Seriously? Now, I grew up in a very rural area, but the only thing my dad ever shot was a deer. I heard stories of how he had eaten rabbit meat when he was younger, but he never mentioned squirrel.

“Um…no,” I said, still uncertain. I looked around at the faces of the other kids. They definitely didn’t take this squirrel eating thing as a joke. I’m pretty sure I was looking at them like they were little aliens and they were definitely looking at me like I was one.

“Y’all really eat squirrels?” I asked. Several of them nodded and began talking about what they had shot and what they had in their freezer.

The boy who had delivered the not-a-lie statement spoke up. “You really ain’t never ate a squirrel, Mrs. E? Where are you from, again?”

From the sticks, I thought, but I kept that to myself.

“No, but I’ve always been a picky eater,” I told him. This was not a lie. Amazingly, I am very picky. If it has the wrong look, smell, or texture, I’ll gag and act like I’m dying. Too bad that sweets don’t fit any of those requirements.

“Squirrel meat is great! You’ve gotta try it. I’ll bring you one from my freezer tomorrow. You can keep it in your fridge to take home with you.”

Damn, what a sweet kid. I politely declined, unsure how I would cook a squirrel, and very unsure about the possibility of actually eating it.

After that, the other kids went through their statements, we shared some more laughs, and then while we were on the rug, I went over what was expected of them throughout the year, how often homework would be assigned, discipline, etc.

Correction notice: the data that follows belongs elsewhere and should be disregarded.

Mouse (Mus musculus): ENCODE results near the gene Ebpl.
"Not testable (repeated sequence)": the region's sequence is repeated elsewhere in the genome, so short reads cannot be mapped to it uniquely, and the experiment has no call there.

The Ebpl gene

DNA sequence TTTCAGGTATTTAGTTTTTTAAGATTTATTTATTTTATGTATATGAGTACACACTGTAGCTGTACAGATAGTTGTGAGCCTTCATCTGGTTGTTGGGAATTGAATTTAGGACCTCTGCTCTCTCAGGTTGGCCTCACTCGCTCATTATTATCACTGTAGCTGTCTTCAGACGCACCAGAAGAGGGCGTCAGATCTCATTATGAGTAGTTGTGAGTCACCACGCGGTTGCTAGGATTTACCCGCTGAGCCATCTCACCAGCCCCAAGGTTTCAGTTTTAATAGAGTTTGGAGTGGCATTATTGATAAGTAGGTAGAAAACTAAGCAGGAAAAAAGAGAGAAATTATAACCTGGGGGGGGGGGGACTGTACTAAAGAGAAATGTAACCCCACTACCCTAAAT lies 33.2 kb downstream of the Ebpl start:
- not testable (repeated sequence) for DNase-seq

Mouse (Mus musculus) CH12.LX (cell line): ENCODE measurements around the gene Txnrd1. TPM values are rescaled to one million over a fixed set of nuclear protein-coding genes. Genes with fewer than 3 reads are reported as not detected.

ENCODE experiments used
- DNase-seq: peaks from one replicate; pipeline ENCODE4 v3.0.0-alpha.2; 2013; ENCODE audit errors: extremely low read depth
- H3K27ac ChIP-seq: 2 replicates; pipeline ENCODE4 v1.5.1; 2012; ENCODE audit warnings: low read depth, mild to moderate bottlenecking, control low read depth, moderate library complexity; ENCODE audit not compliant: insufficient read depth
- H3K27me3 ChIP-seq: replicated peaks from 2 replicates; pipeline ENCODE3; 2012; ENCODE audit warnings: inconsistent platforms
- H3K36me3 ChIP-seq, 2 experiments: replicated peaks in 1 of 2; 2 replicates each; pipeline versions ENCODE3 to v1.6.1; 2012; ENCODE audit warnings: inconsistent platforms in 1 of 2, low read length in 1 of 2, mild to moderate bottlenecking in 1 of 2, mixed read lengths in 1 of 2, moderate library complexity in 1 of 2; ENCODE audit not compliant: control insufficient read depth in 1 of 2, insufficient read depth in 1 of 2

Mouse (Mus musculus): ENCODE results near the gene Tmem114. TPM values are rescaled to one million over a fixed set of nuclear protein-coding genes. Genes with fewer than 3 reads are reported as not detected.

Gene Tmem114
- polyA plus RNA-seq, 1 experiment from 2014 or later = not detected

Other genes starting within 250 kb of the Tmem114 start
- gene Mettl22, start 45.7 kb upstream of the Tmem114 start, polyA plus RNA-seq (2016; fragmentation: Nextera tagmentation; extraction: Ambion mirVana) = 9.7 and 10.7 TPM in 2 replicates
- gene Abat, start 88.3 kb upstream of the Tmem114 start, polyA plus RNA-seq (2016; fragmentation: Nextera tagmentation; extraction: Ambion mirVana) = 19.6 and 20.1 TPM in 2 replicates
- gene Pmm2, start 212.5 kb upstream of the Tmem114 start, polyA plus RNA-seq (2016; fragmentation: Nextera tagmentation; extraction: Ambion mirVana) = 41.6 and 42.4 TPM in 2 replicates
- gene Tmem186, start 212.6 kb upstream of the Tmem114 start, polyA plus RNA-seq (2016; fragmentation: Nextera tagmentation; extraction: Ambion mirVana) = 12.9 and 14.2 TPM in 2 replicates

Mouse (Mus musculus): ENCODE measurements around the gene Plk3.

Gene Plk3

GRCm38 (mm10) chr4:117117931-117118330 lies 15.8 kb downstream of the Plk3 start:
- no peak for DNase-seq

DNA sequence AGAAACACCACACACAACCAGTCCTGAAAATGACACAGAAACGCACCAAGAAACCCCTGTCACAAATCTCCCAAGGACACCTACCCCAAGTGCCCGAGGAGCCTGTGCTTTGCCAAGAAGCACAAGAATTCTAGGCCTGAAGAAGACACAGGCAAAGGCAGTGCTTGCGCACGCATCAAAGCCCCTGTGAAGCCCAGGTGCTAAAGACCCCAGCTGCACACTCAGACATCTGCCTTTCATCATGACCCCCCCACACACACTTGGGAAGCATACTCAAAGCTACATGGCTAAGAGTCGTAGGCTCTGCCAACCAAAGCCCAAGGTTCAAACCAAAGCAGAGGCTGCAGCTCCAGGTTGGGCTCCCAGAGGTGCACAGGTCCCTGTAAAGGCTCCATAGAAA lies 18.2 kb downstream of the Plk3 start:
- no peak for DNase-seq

This class was great, as were my other two sixth grade classes. If I ever go back to teaching English, I know that sixth grade would be my grade of choice. It’s such a nice bridge between elementary school and the teen years, so you get the best of both worlds.

I told my husband about the squirrel later that evening.

“Did you tell him you’d take one?” he asked when I got to that part of my story.

“What? No.”

“Why not? I love squirrel meat.”

Oh, by the way, when I talked to this boy’s mom during a parent-teacher conference, she mentioned how her son came home laughing because his English teacher had never heard of anyone eating squirrel meat before. She was just as amused as he was and also offered to bring me some if I changed my mind about trying it. I didn’t.

—————————

Want to play the Lie Game?